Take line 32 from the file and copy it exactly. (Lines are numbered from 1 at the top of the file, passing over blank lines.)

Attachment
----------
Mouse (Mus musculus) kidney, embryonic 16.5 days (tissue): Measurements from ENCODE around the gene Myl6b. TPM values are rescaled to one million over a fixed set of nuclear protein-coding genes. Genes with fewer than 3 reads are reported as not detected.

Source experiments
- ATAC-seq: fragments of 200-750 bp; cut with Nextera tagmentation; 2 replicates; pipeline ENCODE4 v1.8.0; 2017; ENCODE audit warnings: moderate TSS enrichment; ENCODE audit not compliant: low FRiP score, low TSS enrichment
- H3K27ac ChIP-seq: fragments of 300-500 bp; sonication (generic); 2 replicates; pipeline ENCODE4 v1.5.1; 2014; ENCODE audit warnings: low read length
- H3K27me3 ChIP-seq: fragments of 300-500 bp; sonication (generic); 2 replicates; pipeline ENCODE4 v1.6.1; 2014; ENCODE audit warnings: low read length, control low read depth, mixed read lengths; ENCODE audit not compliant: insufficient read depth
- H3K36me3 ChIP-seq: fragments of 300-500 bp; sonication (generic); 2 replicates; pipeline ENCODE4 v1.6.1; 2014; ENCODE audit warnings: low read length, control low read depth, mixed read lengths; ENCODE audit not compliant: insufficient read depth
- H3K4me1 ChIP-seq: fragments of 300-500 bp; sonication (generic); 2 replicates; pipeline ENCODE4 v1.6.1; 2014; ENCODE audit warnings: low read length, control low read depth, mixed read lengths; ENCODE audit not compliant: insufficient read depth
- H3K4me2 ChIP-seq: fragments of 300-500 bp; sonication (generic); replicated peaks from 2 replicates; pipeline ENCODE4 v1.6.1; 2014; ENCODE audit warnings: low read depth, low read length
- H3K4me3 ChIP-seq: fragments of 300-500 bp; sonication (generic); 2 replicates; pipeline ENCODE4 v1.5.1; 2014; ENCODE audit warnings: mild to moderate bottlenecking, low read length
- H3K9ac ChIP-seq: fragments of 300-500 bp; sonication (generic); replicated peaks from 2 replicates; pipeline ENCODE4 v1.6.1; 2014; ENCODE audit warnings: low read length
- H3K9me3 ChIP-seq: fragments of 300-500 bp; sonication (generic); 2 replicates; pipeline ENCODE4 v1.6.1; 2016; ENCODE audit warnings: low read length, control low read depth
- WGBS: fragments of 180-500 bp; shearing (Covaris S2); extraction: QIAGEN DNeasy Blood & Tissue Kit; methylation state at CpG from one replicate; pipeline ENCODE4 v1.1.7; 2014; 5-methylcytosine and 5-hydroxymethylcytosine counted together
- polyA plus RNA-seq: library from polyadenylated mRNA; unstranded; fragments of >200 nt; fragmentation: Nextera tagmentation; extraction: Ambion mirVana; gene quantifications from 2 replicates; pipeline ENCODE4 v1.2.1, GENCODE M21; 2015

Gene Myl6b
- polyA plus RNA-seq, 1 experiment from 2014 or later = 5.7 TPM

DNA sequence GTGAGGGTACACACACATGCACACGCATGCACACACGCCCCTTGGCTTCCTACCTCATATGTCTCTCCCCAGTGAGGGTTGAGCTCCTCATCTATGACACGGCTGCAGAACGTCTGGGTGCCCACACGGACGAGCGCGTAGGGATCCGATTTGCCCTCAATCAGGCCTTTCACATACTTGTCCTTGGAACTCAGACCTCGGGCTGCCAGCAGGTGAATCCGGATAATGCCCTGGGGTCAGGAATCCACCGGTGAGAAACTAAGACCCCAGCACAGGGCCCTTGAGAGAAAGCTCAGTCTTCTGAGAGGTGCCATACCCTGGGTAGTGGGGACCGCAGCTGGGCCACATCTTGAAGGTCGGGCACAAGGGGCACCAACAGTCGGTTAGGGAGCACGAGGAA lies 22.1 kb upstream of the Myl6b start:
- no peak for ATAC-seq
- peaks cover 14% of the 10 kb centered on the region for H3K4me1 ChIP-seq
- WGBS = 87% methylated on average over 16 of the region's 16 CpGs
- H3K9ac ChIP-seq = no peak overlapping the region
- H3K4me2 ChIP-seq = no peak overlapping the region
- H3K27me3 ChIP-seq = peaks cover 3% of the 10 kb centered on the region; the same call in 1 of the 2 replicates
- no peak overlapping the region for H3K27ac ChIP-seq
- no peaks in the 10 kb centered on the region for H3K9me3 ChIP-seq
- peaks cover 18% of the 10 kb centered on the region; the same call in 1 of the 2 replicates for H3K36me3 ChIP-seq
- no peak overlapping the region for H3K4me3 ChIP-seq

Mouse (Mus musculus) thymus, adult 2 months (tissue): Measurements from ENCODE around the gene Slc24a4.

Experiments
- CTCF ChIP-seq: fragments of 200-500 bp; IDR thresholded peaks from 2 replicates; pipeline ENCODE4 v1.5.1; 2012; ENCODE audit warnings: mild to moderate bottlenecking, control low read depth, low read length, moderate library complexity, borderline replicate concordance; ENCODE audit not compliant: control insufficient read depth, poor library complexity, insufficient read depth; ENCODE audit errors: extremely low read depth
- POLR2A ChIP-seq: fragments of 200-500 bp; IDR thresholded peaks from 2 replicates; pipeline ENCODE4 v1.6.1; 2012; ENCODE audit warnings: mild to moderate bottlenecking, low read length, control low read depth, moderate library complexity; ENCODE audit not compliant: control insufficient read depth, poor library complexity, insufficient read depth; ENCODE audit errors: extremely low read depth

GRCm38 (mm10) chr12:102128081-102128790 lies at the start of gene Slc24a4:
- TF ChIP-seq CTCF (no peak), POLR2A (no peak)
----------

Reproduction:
- TF ChIP-seq CTCF (no peak), POLR2A (no peak)